Archive - Apr 2009

April 30th

Wimps Begone

Next Monday, voters will go to the polls in Woodbridge, CT to vote for First Selectman and members of several boards. Municipal elections don’t often get the same attention that national elections do, but they should. Decisions about how Federal money gets spent and how rules get implemented often happen at the municipal level. Yet issues at the local level rarely reach the same level of intensity as issues at the national level.

I’ve lived in Woodbridge for just under two years. It is a great town, and I’ve enjoyed becoming involved in the civic life of our community. As I’ve looked at the coming election, I’ve been trying to get a sense of what the real issues are here. For many, it may be a very simple issue, how much are our taxes and how are the tax rates changing?

A wiser question is what is the value of the services received, compared to the taxes paid to receive them. People will argue about whether or not First Selectman Sheehy’s strong leadership has been ‘proactive’ enough.

There is a pseudonymous email going around by a person who identifies himself only as “Wimps Begone”. He believes that Woodbridge should sell the Woodbridge Country Club Property “to David Reis and have him develop the 50 acres into 55+ CCRC, keep 100 acres as open space, maybe a nine hole golf course and start paying Woodbridge $1 million a year in taxes”.

Mr. Begone has a right to his opinion, and I applaud him for expressing it. I also applaud First Selectman Sheehy for his actions in making sure that all the people from Woodbridge, Mr. Begone, myself, and all of us, have an opportunity to have our say at how the property should be dealt with.

For the right decisions to be made in our town, we do need to encourage people to not wimp out on our political process. At the preliminary budget hearing, Dr. Silberberg and Mr. Luther spoke out strongly about a small part of the Woodbridge Board of Education budget and the process by which it was drafted. I believe they are wrong, and I spoke up at the meeting about how I think they are wrong. It is this sort of public dialog, even when it gets a little contentious, that helps make our community stronger. It is the many volunteers serving on the commissions of our town that helps keep our town working well.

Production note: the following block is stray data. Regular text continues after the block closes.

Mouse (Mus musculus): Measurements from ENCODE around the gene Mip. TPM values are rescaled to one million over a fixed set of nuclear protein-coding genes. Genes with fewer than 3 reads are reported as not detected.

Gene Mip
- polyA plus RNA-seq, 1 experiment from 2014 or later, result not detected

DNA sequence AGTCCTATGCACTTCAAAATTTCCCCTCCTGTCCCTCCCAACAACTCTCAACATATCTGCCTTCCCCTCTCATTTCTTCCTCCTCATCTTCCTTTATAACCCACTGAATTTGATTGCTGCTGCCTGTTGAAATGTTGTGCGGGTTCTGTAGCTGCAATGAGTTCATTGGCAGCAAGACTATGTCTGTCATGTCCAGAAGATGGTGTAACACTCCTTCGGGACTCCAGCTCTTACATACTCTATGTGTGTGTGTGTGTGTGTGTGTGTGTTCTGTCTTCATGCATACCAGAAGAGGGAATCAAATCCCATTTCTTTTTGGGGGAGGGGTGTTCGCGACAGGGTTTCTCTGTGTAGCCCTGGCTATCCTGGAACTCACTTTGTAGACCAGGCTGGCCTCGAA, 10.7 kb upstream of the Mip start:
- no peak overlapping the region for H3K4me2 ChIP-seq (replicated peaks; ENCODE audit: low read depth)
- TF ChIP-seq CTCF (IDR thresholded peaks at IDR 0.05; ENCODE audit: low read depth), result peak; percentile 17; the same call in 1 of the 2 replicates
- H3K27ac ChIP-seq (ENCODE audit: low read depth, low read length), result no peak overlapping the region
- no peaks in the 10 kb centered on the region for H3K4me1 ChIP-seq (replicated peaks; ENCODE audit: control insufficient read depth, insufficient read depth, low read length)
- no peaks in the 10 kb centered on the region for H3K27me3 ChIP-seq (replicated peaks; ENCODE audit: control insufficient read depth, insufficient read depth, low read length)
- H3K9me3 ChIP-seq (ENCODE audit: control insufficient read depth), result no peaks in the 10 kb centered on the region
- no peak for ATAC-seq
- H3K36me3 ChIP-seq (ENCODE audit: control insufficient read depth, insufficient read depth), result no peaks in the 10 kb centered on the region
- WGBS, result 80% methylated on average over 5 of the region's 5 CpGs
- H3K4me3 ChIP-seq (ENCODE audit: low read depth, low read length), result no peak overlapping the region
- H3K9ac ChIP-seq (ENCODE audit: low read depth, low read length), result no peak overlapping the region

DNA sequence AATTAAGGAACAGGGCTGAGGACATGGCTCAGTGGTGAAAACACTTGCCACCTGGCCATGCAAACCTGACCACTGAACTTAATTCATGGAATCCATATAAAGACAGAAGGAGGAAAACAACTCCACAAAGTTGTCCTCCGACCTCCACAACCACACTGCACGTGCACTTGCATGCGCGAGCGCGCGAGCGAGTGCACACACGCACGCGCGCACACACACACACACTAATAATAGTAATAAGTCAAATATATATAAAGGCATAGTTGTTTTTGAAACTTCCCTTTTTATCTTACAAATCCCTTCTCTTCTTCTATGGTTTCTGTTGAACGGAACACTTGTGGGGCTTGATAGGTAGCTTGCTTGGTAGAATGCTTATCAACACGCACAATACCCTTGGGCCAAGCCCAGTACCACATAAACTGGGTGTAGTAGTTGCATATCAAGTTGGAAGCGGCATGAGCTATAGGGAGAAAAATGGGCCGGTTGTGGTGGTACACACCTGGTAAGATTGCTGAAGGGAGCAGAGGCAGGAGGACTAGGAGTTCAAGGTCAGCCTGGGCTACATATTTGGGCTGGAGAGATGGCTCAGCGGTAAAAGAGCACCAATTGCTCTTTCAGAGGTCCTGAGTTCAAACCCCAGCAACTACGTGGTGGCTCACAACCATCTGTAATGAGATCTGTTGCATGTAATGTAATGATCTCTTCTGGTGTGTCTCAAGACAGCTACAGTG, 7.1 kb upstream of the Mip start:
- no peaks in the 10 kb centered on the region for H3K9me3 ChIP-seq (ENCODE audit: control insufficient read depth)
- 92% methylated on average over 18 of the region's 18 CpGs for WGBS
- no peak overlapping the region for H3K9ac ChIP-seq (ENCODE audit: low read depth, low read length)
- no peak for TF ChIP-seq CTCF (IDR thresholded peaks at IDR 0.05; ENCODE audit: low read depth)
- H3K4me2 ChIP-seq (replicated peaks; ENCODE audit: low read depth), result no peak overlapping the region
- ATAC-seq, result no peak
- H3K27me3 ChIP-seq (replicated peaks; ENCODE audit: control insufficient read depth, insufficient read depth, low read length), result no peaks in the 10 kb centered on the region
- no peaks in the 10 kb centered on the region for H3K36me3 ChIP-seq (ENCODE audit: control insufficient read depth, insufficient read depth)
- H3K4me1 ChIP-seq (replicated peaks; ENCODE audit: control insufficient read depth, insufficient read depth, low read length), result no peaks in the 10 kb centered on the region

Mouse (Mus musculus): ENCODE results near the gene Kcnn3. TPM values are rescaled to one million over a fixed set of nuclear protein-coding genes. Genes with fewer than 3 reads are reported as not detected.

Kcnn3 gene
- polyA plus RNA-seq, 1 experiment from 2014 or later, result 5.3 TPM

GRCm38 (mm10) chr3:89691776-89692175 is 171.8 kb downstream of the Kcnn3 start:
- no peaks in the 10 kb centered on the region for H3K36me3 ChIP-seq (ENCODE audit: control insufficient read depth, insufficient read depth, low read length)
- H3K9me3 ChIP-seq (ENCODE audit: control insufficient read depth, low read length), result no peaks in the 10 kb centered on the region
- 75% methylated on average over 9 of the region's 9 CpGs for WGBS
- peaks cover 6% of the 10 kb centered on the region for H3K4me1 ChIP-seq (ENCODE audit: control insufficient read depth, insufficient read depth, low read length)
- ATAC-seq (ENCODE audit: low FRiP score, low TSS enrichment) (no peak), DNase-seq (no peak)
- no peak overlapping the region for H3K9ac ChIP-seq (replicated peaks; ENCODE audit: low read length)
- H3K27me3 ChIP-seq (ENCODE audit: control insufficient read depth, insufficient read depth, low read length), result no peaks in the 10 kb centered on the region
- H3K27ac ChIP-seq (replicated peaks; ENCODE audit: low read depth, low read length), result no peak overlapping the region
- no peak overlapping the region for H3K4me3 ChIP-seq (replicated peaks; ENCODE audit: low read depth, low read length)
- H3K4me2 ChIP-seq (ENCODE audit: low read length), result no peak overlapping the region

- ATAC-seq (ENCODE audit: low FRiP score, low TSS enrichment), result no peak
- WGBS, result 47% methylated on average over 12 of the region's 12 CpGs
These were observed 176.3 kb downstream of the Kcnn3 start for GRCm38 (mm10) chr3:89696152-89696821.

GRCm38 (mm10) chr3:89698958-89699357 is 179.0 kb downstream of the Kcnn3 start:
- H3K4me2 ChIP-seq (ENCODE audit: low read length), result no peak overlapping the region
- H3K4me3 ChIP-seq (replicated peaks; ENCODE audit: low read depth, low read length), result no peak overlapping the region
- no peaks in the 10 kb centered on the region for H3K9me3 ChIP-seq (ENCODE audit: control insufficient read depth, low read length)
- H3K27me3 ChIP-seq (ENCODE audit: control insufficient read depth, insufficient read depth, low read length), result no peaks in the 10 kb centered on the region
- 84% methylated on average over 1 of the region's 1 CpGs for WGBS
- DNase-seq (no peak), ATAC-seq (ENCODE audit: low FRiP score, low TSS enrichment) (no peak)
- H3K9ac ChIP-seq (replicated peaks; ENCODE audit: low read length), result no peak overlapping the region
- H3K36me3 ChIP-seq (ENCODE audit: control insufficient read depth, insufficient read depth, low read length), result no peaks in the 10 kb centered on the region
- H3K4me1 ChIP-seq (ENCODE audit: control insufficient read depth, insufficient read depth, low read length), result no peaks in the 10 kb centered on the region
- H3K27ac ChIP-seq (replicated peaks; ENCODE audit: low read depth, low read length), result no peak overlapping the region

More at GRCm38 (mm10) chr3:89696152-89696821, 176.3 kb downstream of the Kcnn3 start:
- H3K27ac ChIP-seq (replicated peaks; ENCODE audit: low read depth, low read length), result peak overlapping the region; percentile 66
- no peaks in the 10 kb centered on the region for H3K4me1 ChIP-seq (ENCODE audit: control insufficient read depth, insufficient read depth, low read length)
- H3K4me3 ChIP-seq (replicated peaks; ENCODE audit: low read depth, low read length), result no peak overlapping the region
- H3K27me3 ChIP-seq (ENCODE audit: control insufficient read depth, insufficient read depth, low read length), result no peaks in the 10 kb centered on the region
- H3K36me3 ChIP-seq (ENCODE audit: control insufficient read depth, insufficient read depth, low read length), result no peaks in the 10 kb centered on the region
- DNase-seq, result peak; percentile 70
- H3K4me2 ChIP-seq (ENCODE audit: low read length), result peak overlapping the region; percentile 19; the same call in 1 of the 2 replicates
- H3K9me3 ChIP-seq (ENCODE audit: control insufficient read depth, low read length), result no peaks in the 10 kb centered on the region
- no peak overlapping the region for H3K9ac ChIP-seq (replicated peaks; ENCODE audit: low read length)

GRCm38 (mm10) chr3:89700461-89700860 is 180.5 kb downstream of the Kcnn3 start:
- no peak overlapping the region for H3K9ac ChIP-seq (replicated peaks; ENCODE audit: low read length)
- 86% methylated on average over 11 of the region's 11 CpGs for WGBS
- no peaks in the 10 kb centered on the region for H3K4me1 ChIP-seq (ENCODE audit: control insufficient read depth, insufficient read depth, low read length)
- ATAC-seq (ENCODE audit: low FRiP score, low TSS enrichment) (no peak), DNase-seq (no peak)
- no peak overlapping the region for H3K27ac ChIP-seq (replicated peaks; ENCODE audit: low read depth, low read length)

Yet what Mr. Begone is doing is a disservice to our community. He is unwilling to publicly stand up and state his case. Instead he sends emails with false information deriding members of our community. It is actions like those of Mr. Begone that need to be gone from our political process.

What is perhaps more concerning is some of the comments Mr. Colabella made during the First Selectman’s debate. Like Dr. Sliberberg and Mr. Luther, Mr. Colabella deserves praise for being willing to stand up for his beliefs. However, repeating false information during the debate, which First Selectman Sheehy quickly corrected him on, does little to improve our town. Even worse, deriding of citizens giving of their time to make our town better is particularly damaging to our town.

To suggest that a commission, like the Economic Development Commission is impotent because they are not doing things the way Mr. Colabella wishes is an insult to everyone who works hard to make our town a better place. No, such volunteers are not impotent, they are important.

So, what is the real issue that we need to face in our town? We need to keep taxes low while keeping services as good as possible to maintain our property values. We do this by encouraging people to become more involved in our town’s civic life. We do this by acknowledging the hard work that volunteers do to make our town better. We do this by getting out and voting for people that work hard to improve the level of discourse and involvement at the local level.

That is why I am getting out and voting for the whole Democratic Slate. I hope you will do the same.

(Cross-posted at the Woodbridge CT Democratic Party Website).

Learning About Twitter

As I walked down Broadway, I typed ‘Heading to the Mojiva party. Hope no one spills a drink on my Blackberry’ on my old Motorola Razr and texted it off to Twitter. I have the Twitter application on Facebook, so my status there was updated as well. A few friends saw it and commented on my status.